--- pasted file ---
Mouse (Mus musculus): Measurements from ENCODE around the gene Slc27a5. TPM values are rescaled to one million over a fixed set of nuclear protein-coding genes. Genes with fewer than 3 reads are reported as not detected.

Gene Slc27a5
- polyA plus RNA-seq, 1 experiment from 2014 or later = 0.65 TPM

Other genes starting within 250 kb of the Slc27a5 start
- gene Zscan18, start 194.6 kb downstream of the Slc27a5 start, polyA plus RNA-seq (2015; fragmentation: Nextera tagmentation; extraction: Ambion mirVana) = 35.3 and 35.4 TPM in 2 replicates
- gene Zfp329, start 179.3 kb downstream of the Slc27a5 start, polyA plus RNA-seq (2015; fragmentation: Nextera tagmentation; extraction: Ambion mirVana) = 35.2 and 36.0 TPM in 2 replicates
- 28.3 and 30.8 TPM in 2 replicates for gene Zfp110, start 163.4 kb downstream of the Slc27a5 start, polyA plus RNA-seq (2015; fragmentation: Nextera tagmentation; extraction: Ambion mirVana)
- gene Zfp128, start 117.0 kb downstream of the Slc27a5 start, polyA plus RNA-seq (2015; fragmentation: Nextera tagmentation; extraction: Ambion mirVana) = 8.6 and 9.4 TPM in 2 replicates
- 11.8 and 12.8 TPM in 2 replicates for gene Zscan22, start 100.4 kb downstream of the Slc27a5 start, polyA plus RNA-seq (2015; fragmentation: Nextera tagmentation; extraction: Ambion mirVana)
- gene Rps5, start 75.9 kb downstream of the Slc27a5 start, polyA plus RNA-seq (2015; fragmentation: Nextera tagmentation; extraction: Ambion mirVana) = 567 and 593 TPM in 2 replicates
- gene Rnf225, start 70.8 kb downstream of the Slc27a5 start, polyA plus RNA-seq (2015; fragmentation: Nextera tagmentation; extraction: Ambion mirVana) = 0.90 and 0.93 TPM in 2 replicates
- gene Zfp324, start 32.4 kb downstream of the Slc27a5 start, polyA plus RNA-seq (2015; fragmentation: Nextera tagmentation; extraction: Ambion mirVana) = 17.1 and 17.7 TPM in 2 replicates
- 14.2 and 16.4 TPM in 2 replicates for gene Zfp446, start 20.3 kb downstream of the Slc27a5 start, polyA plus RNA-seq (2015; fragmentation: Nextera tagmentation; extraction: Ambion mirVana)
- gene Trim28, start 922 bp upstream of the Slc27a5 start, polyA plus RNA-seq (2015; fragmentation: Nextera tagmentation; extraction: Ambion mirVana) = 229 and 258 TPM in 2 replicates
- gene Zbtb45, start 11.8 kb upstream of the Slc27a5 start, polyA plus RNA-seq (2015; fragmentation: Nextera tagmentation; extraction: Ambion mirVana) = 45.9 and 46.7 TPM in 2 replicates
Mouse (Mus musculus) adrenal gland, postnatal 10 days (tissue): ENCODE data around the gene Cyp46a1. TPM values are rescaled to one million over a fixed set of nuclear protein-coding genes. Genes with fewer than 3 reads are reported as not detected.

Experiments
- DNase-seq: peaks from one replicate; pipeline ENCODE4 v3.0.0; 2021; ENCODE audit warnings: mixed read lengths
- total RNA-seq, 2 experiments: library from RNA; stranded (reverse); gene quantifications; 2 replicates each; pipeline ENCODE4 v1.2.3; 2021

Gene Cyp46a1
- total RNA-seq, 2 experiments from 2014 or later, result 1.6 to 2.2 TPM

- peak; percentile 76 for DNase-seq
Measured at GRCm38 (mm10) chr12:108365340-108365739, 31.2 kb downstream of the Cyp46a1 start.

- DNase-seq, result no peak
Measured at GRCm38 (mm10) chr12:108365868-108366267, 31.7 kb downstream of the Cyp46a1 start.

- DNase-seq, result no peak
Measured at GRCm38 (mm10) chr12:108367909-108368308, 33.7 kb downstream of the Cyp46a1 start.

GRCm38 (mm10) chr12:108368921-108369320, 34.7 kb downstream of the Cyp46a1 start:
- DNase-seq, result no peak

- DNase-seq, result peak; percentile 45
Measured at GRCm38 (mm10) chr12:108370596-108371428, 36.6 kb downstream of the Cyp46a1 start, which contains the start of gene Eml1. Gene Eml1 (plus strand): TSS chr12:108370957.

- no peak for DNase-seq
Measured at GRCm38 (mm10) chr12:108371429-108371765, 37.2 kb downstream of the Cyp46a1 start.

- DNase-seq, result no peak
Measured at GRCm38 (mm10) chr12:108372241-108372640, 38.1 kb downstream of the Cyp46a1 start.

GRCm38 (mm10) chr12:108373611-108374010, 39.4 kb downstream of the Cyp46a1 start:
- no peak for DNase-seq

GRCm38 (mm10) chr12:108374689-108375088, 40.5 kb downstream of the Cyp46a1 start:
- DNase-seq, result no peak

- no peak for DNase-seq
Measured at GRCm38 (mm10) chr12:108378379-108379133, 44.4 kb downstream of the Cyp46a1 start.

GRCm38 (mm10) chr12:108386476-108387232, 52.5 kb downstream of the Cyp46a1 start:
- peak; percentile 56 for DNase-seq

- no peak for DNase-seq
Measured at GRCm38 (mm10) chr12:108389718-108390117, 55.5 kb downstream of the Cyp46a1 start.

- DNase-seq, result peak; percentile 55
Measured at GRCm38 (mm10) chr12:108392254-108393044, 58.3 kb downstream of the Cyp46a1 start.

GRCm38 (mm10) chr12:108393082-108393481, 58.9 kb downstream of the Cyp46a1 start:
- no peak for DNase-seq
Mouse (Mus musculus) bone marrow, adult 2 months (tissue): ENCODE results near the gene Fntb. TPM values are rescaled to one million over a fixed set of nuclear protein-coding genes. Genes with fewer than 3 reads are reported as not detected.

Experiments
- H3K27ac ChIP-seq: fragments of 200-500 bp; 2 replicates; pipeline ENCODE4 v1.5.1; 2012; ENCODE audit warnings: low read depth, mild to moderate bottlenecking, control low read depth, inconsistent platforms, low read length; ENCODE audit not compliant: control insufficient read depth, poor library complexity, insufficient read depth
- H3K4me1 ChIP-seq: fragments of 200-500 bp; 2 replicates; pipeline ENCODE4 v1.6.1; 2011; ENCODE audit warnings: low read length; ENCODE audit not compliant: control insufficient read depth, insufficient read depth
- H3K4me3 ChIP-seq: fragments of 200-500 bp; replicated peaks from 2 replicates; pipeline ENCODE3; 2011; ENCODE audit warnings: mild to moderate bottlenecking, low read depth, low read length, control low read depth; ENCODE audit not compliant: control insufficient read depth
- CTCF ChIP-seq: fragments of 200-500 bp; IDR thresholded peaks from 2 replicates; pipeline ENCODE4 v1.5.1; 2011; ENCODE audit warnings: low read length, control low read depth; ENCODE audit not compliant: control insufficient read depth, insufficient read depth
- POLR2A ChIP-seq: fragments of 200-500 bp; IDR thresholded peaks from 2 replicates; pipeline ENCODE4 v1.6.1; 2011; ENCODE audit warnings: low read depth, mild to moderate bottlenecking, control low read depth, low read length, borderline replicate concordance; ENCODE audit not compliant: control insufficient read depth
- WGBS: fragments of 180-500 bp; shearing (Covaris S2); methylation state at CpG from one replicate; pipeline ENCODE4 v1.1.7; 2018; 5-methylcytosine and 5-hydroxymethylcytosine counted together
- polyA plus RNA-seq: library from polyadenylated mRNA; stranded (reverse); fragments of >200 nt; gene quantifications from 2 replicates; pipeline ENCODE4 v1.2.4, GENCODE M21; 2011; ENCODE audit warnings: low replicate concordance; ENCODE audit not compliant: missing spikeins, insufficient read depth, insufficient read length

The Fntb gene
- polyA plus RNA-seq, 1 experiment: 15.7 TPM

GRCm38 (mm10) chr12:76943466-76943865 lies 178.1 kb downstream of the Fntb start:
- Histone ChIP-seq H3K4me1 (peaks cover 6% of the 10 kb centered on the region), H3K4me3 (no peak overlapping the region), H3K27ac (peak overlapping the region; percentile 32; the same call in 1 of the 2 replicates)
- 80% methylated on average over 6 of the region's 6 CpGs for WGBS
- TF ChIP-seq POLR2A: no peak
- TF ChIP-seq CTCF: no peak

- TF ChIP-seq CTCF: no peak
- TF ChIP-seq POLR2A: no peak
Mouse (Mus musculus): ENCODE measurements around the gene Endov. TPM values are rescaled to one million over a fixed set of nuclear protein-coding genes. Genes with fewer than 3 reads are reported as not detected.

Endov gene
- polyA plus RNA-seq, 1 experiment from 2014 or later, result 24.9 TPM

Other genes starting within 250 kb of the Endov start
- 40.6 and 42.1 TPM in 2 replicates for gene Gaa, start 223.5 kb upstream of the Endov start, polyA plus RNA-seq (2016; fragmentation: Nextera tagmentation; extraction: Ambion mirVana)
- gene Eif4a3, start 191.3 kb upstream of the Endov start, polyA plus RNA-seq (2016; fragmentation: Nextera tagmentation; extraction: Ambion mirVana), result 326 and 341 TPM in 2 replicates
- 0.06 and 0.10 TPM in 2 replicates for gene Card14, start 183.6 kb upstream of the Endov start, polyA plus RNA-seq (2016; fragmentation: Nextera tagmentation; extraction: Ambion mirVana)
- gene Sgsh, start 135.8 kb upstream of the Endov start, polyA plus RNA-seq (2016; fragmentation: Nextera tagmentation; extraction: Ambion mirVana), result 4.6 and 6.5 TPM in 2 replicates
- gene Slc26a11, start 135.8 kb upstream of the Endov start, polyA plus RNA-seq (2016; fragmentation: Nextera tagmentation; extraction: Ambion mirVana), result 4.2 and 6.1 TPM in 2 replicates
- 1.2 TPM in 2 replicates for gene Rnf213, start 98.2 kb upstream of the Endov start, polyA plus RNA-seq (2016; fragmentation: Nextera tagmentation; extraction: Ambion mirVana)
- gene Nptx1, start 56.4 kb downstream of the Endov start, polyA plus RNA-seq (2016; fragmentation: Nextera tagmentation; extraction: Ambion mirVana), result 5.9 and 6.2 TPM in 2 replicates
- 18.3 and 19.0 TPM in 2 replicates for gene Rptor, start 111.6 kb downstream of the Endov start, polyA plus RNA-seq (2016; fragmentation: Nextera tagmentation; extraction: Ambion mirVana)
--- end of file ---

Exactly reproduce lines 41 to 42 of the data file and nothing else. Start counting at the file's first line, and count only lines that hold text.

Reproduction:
Measured at GRCm38 (mm10) chr12:108378379-108379133, 44.4 kb downstream of the Cyp46a1 start.

GRCm38 (mm10) chr12:108386476-108387232, 52.5 kb downstream of the Cyp46a1 start: